2. EMAC and DIFC Abolishment

The Decree stipulates that, effective 20 September 2021, DIAC shall:

(a) “step in place” of the abolished centres in respect of any rights and/or obligations owed by or to these;

(b) be granted ownership by decree, of these centres’ budgets, movable and immovable assets, and membership databases; and

(c) as may be decided by the DIAC Board Chairman, be entitled to retain the employees of either centre to be transferred over to DIAC.

In enabling DIAC to achieve these objectives, the Decree empowers it to coordinate, collaborate, and/or enter into agreements and/or Memoranda of Understandings with local and international arbitration institutions, as well as local and national courts. The latter, in respect of matters relating to the ratification and enforcement of arbitral award issued by DIAC tribunals.

Whilst there is no express mention of the DIFC-LCIA in the Decree, concerns have been expressed within the legal community in the last 48 hours as to its future and whether it would also be abolished as a result of the Decree. Our interpretation of the Decree, in view of its objectives, as well as the powers and step in rights now granted to DIAC, is that – subject to MOU renegotiations - we could be looking at a newly formed DIAC-LCIA, instead of a DIFC-LCIA, come March 2022.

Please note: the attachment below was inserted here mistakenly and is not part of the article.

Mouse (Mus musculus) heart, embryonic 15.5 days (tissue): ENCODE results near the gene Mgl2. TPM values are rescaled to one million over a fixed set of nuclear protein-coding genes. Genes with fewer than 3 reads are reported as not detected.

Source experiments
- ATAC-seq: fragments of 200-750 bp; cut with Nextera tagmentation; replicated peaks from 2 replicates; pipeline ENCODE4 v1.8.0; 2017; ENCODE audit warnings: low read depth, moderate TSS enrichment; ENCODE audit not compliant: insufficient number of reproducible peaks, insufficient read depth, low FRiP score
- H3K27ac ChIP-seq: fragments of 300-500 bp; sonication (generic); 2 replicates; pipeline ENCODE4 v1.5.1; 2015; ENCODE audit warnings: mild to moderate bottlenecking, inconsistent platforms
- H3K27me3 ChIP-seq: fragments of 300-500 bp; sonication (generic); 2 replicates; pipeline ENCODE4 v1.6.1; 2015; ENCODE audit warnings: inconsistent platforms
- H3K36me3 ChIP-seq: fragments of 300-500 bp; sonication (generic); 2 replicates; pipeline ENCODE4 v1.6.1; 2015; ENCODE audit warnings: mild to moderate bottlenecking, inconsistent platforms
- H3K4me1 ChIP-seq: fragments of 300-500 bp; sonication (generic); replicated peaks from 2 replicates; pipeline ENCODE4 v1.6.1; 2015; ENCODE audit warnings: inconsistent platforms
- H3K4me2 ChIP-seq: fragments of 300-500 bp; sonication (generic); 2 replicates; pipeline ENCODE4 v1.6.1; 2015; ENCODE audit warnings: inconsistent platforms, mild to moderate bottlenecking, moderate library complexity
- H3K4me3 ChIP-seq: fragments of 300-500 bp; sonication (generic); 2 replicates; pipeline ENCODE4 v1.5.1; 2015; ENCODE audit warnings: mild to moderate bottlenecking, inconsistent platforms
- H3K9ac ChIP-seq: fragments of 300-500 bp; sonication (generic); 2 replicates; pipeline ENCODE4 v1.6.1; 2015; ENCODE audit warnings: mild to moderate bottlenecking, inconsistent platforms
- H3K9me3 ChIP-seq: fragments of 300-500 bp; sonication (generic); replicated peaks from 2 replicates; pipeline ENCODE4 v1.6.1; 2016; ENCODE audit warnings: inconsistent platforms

Whilst the DIFC-LCIA has yet to provide any substantive comments, it has confirmed on social media that “Consultation is taking place between the London Court of International Arbitration and the government of Dubai to seek to ensure the good management of existing and future cases where parties have agreed to arbitration and mediation under the DIFC-LCIA Rules.” The same statement has also been issued by the now Former Board of Trustees of Dubai International Financial Centre Arbitration Institute.